The West-central Mountains – The west-central part of Colorado is its most mountainous area. The Continental Divide passes along the crests of several of the many mountain ranges that make up this part of the state, and divides the state into the eastern slope and western slope. On the eastern slope is Rocky Mountain National Park, famous for its variety of mountain species including Gray Jay, Clark’s Nutcracker, Three-toed Woodpecker and White-tailed Ptarmigan. Guanella Pass, near the old silver mining town of Georgetown, is another well-known locality for the ptarmigan. Enclosed within the numerous mountain ranges that make up the backbone of the Rocky Mountains are four high valleys, or parks. The northernmost of these, North Park, includes Arapahoe National Wildlife Refuge, and much of the best habitat for several of Colorado’s much-sought-after grouse species, including Sage and Dusky Grouse. To the south are Middle Park, South Park, and the San Luis Valley. Hard against the east side of this valley, at the foot of the majestic Sangre de Cristo Mountains is found the spectacular Great Sand Dunes National Park. Just east of the Dunes are the Alamosa and Monte Vista National Wildlife Refuges, where the Gray’s Lake Sandhill Cranes congregate to rest and feed on their northward migration every March. Farther west in this mountainous central region is the Black Canyon of the Gunnison National Park, a good area to see Dusky and Gunnison Sage-grouse.

Western Plateaus, Mesas and Canyons – The western third of Colorado is made up of plateaus, mesas and canyons. Geologically, it lies partially on the Colorado Plateau, and closely resembles the canyon country of Utah. The incursion of arid habitat and desert topography into the west and northwest parts of the state results in the presence of many desert bird species not found at corresponding latitudes in the eastern part of the state. In the northwest corner of Colorado is the fantastic canyon complex of Dinosaur National Monument, along the Yampa River, a great place to see Ferruginous Hawk, Golden Eagle, Prairie and Peregrine Falcons, and other raptors. A few miles to the east, near Craig and Hayden, are leks where Sharp-tailed and Sage Grouse may be seen. In west-central Colorado, the Colorado River joins the Gunnison River at Grand Junction, and forms the mighty river system, which carved the Grand Canyon of Arizona and eventually finds its way to the Gulf of Mexico. Southwest of Grand Junction is Colorado National Monument, a maze of chasms home to desert specialties such as Gambel’s Quail, Black-chinned Hummingbird, Scott’s Oriole, Gray Vireo, Gray Flycatcher and Pinyon Jay. Nearby is Grand Mesa, known for its variety of owls. Moving to the southwest corner of the state, adjacent to the magnificent and historic San Juan Mountains, we find Mesa Verde National Park. In this park and other nearby areas are found Black-throated Gray and Grace’s Warblers, and Black Swift. Birding in Colorado – Birding in Colorado is excellent year-round. The variety of terrains and habitats is virtually unlimited, from the arid canyons of the west to the lush wetlands of the mountain parks, and from the short-grass prairies of the east to the rocky tors high above the timberline. The birds are as varied as the landscapes, and almost anything is possible. Come prepared for the extremes of weather at all seasons, and you will have a truly memorable experience!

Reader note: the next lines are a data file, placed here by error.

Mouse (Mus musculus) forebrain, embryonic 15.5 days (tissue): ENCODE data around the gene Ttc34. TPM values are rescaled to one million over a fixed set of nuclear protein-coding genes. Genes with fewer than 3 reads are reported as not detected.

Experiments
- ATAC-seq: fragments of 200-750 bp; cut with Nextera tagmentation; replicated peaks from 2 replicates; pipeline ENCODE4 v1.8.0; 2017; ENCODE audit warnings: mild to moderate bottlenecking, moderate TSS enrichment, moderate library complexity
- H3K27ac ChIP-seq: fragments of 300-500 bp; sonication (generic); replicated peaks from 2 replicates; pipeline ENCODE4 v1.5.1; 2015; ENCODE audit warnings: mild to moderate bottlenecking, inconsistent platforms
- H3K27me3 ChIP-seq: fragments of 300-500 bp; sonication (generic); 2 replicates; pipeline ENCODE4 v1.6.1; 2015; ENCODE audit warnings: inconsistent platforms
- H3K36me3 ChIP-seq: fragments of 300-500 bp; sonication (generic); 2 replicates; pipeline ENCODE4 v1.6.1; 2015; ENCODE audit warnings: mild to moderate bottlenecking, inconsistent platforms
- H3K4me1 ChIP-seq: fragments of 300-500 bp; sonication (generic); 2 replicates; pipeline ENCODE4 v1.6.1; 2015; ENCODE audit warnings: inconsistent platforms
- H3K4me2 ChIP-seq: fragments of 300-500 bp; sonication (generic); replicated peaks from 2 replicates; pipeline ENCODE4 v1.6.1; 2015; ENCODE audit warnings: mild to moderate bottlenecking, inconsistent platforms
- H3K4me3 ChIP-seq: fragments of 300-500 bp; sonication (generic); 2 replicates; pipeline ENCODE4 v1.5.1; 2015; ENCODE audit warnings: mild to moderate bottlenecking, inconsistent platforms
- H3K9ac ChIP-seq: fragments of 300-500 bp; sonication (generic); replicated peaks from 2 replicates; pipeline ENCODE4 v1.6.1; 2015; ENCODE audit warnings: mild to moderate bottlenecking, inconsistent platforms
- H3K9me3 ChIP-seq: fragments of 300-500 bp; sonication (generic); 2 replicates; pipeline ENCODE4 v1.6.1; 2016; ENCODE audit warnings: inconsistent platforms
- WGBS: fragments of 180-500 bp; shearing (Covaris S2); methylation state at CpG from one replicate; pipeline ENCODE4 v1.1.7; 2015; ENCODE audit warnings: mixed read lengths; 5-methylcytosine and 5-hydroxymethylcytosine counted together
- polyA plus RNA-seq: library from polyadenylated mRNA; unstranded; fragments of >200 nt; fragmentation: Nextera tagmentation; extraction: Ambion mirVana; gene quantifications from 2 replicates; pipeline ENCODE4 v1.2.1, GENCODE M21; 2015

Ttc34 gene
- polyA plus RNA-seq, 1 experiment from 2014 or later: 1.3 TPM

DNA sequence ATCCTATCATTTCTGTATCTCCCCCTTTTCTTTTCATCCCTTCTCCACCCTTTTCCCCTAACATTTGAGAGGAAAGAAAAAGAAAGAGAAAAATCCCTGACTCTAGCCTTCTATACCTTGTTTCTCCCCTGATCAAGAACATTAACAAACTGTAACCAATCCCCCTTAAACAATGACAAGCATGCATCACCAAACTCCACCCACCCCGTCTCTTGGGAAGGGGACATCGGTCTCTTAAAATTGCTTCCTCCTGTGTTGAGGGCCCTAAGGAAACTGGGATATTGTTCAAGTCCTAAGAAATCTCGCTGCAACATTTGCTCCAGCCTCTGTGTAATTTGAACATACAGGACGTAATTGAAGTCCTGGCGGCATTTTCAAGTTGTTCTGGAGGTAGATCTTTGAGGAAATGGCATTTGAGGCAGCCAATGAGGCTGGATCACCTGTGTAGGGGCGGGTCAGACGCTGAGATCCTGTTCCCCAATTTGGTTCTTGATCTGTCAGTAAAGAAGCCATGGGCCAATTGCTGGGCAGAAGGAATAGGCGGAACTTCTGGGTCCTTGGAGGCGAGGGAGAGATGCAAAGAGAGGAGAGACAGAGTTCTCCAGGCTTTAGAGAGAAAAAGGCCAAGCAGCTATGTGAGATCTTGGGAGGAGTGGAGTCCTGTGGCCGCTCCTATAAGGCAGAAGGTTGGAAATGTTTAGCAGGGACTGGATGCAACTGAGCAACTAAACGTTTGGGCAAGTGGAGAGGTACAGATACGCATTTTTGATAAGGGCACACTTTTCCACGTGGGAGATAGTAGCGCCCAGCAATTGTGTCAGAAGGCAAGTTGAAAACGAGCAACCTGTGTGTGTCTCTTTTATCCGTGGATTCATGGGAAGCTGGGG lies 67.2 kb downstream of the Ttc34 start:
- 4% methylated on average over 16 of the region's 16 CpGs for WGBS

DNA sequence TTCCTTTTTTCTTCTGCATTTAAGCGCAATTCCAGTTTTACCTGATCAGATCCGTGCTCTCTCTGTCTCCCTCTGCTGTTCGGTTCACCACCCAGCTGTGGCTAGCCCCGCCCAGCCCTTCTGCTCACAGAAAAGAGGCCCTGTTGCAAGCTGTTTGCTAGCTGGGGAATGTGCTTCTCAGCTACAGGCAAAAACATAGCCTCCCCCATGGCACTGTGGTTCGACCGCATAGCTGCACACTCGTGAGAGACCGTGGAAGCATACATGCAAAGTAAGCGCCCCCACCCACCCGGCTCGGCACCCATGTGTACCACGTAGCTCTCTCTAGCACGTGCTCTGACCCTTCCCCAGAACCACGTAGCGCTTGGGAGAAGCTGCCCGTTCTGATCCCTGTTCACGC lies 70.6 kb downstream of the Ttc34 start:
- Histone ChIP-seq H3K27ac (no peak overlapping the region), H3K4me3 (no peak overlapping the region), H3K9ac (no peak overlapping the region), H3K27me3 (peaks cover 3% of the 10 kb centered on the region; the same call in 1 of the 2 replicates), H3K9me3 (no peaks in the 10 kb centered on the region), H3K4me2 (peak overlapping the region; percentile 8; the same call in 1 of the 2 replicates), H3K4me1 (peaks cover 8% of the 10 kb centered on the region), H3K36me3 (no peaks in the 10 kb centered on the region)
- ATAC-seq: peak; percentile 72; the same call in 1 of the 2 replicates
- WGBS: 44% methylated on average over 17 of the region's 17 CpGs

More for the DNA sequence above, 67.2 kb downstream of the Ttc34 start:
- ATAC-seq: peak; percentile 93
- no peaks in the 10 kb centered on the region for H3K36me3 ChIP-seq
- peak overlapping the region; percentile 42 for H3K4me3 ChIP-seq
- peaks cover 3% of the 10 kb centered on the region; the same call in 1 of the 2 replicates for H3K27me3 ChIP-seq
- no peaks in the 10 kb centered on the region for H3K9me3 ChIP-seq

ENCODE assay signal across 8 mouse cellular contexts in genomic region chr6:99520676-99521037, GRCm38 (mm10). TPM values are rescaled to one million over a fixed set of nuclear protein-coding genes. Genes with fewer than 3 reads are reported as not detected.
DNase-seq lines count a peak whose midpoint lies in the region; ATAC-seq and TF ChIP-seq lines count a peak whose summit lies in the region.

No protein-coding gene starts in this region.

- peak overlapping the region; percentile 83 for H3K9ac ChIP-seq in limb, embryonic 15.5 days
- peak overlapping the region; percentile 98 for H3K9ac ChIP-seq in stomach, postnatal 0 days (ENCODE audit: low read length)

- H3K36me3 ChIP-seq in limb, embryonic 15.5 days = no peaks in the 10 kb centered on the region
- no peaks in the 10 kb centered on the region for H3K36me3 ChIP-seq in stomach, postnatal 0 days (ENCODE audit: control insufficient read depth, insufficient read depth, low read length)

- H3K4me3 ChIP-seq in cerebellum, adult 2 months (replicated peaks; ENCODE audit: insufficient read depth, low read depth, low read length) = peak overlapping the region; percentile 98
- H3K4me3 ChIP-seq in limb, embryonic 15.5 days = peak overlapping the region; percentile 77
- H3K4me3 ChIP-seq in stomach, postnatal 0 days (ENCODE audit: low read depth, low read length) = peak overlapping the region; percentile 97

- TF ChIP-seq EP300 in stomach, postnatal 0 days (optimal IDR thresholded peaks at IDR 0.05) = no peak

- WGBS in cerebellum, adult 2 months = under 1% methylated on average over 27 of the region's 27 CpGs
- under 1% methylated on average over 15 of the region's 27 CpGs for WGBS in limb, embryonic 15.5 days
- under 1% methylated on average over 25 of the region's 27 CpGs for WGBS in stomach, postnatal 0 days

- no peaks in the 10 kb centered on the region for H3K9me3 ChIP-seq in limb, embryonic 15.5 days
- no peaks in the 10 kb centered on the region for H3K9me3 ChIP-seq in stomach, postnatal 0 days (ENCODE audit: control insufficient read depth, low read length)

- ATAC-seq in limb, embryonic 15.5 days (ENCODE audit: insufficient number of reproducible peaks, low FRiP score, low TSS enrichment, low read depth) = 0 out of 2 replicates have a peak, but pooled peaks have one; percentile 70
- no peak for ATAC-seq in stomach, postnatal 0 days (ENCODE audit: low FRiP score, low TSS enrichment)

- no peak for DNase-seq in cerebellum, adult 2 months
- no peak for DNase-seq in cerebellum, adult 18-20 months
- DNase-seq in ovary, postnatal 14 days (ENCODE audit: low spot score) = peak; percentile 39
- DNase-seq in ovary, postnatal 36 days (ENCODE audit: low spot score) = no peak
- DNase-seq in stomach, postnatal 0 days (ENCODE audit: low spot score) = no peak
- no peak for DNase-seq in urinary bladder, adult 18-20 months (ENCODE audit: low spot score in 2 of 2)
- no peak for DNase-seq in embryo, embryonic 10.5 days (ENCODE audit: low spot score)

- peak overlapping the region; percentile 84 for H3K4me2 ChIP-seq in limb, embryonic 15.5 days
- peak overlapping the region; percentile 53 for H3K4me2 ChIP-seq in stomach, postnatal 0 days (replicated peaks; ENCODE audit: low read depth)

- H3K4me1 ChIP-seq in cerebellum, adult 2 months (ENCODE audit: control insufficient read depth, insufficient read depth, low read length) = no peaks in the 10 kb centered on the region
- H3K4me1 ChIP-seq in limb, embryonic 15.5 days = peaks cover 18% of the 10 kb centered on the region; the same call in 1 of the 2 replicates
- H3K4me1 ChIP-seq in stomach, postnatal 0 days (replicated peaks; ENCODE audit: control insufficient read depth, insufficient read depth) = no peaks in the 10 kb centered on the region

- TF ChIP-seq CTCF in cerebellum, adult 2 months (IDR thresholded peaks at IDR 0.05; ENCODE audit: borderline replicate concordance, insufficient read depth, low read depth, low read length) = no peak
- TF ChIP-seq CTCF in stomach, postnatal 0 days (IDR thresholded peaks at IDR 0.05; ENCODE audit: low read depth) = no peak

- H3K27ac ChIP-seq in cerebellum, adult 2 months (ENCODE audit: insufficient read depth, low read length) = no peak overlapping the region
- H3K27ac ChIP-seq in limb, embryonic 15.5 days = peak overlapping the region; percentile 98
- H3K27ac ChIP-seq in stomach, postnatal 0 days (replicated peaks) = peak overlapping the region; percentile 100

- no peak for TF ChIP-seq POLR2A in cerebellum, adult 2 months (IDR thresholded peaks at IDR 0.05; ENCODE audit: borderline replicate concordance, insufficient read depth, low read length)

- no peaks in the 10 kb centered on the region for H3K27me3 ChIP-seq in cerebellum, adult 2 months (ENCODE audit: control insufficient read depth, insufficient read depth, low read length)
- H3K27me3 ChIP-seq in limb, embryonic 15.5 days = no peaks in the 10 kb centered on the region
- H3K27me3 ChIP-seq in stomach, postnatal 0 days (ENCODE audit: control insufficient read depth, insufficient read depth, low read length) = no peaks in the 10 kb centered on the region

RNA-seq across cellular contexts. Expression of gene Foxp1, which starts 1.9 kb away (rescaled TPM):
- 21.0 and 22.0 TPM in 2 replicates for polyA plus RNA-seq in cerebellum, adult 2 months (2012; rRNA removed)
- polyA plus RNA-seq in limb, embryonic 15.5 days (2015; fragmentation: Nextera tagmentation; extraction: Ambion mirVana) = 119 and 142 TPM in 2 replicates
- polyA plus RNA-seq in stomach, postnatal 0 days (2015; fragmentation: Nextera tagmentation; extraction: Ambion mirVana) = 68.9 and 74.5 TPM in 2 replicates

Top Sites
  • Arapahoe NWR

    Satellite View
    Arapaho National Wildlife Refuge (NWR), situated at an elevation of 8,200 feet, is located in an intermountain glacial basin in north-central Colorado. The Refuge offers several ways to enjoy the area, including activities such as fishing, hunting, wildlife observation, and photography…
  • Chatfield State Park

    Satellite View
    Three hundred and five bird species frequent Chatfield either as permanent residents or migrators: the Chatfield Bird List is available for birdwatchers. From south of the Denver metro area Santa Fe (Highway 85) to Titan Parkway (approximately 14.6 miles north of Castle Rock). West on Titan to Roxborough Park Road. Take a right on Roxborough Park Road which leads directly into Chatfield State Park…
  • Cherry Creek State Park

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    Mention Arapahoe County to almost any birder in Colorado, and this is the site that comes to mind. It has a well-deserved place among the triumvirate of metro area reservoirs (along with Barr Lake and Chatfield). Cherry Creek's main strength seems to be gulls. Just about every species reported in the state has been seen here, many of them more than once. Large flocks of waterbirds often grace the lake, and uncommon and rare species such as Long-tailed Duck, all three scoters, Red-throated Loon and Red-necked Grebe occur with some frequency. Super rarities that Cherry Creek has to its name include Arctic Loon, Iceland, Little, Glaucous-winged, and Great Black-backed Gulls, and Golden-crowned Sparrow…